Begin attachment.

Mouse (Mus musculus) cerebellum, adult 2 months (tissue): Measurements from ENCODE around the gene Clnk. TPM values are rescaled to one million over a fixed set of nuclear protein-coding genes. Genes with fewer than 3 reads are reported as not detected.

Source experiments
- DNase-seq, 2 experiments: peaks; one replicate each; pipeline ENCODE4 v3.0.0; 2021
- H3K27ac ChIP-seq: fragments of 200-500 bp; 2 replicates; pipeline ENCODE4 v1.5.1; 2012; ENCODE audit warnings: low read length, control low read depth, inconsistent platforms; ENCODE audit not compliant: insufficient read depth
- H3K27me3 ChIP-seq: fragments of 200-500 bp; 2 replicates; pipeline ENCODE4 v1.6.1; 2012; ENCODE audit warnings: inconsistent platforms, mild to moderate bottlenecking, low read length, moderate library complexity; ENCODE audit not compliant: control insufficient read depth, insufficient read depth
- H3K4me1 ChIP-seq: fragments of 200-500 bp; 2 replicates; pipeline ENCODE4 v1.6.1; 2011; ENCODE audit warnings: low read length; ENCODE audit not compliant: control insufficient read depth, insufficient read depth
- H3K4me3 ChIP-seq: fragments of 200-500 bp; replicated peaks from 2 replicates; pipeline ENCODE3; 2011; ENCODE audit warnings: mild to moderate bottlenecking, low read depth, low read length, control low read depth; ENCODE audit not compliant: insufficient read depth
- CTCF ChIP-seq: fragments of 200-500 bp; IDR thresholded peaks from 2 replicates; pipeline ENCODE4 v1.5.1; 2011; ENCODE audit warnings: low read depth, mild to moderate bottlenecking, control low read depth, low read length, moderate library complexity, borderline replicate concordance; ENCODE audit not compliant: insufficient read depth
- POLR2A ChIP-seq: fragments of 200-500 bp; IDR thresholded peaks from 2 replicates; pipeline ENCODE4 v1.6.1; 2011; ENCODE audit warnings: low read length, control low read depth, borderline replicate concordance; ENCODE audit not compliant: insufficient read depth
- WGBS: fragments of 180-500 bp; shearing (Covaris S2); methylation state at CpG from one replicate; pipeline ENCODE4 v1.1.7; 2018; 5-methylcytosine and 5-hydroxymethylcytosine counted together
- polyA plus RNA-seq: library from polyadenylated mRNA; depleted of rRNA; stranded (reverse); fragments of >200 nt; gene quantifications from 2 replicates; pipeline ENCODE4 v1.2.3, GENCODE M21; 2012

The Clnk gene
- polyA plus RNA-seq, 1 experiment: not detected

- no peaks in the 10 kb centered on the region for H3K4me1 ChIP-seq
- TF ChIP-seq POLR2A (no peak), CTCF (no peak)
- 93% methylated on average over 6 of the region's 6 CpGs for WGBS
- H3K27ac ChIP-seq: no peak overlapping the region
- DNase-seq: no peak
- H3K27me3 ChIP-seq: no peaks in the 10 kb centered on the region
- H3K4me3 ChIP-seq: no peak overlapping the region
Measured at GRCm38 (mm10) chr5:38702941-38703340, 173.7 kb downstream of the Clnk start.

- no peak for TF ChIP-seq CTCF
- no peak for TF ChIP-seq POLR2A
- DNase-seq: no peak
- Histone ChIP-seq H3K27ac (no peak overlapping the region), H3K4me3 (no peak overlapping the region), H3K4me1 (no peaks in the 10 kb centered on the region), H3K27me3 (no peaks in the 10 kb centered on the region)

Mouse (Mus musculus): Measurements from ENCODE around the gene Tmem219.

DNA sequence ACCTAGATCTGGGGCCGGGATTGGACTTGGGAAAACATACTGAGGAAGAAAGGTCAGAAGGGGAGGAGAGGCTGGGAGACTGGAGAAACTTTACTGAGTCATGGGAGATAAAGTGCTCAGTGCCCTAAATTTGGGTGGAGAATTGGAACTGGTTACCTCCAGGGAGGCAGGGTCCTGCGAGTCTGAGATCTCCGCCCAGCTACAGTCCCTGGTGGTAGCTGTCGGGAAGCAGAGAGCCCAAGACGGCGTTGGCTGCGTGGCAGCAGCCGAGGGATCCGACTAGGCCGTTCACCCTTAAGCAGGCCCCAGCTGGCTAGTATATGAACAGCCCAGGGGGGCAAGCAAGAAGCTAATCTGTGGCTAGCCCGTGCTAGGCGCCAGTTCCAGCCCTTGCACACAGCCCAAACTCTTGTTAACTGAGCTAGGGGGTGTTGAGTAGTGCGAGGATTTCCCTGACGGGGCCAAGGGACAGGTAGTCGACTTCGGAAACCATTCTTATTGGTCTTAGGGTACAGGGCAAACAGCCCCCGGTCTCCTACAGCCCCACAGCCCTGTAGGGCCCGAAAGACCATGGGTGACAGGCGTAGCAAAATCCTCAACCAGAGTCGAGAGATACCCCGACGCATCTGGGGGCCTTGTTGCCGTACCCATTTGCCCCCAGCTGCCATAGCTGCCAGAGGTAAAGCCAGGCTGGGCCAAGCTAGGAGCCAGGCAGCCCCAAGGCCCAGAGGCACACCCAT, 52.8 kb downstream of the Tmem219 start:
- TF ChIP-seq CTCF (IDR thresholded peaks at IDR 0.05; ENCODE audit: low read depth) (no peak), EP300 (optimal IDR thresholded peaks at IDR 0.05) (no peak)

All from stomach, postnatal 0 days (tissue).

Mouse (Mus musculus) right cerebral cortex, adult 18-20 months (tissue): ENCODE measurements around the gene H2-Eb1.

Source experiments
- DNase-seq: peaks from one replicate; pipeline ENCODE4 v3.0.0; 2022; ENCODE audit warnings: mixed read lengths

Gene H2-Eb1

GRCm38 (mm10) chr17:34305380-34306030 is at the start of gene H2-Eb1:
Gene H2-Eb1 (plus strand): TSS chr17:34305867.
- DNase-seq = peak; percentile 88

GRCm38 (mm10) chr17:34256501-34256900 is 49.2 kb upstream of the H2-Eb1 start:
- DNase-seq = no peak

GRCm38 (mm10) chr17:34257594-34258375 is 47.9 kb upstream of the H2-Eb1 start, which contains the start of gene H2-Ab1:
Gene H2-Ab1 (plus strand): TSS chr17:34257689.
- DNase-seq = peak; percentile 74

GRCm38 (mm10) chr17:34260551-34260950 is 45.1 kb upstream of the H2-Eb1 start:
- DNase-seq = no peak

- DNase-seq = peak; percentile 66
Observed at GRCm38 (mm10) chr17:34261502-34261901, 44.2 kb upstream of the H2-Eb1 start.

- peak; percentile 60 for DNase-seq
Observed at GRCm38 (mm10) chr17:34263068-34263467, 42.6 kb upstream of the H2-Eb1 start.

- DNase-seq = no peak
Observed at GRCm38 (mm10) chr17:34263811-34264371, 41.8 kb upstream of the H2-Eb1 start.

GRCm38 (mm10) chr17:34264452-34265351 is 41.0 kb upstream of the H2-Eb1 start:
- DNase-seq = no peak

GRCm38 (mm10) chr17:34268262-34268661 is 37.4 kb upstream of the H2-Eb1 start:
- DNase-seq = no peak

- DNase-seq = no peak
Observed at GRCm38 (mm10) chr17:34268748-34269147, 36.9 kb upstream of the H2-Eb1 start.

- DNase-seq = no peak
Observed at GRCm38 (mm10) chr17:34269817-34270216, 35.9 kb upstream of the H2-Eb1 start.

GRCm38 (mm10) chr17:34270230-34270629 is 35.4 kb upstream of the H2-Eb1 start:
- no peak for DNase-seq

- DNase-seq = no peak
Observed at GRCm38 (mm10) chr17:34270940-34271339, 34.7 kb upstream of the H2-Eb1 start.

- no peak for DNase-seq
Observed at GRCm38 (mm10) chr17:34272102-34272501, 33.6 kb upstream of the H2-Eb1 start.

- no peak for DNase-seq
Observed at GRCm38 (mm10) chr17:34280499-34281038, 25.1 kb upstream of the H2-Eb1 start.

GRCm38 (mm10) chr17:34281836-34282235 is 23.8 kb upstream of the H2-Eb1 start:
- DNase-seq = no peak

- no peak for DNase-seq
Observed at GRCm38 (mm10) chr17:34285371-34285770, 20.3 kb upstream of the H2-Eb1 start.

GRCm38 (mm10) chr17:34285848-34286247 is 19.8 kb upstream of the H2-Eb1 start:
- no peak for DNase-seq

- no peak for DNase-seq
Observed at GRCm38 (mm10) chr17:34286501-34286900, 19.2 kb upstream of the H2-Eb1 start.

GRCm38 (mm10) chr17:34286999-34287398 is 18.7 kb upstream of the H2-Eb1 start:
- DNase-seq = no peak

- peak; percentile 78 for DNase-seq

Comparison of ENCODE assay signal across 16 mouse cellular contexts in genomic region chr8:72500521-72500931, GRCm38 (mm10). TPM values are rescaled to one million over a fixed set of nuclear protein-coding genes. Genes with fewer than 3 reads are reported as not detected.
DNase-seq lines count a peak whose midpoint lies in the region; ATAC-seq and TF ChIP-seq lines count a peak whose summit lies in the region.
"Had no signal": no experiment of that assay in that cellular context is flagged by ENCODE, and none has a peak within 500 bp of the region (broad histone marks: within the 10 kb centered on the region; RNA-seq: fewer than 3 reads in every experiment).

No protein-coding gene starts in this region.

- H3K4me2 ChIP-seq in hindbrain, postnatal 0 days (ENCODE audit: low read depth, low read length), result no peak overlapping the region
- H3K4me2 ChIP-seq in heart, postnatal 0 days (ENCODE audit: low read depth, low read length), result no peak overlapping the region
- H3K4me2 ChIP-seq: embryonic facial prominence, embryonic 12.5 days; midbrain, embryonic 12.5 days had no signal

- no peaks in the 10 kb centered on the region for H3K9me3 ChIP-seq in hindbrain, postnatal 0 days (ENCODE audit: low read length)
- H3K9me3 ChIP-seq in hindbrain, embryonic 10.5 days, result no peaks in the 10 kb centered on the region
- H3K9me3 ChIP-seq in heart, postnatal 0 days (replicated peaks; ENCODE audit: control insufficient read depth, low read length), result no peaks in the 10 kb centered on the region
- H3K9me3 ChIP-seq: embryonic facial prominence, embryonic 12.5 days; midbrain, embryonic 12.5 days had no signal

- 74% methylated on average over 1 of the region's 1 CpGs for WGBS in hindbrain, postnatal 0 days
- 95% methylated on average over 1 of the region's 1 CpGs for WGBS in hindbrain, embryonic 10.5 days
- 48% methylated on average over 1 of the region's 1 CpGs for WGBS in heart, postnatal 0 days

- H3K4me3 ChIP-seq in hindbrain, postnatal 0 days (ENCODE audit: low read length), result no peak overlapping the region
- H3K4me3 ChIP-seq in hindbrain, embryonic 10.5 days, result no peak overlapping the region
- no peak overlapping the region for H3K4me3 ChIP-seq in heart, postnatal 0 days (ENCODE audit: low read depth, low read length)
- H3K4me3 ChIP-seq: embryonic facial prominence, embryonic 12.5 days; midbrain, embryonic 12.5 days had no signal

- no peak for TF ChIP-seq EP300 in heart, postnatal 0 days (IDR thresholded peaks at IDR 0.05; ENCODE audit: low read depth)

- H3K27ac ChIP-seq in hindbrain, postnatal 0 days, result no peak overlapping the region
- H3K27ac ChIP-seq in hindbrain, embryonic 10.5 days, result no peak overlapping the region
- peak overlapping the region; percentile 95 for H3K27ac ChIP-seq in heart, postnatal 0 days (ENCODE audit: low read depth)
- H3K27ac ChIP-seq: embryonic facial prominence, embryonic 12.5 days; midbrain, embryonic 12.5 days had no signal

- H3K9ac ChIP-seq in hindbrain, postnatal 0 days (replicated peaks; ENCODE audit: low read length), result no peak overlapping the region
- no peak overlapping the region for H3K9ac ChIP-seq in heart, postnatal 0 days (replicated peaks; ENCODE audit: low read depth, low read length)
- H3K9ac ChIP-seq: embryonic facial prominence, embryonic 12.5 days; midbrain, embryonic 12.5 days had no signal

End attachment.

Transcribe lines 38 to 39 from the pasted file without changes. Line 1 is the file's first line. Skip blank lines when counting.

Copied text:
- DNase-seq = no peak

GRCm38 (mm10) chr17:34257594-34258375 is 47.9 kb upstream of the H2-Eb1 start, which contains the start of gene H2-Ab1: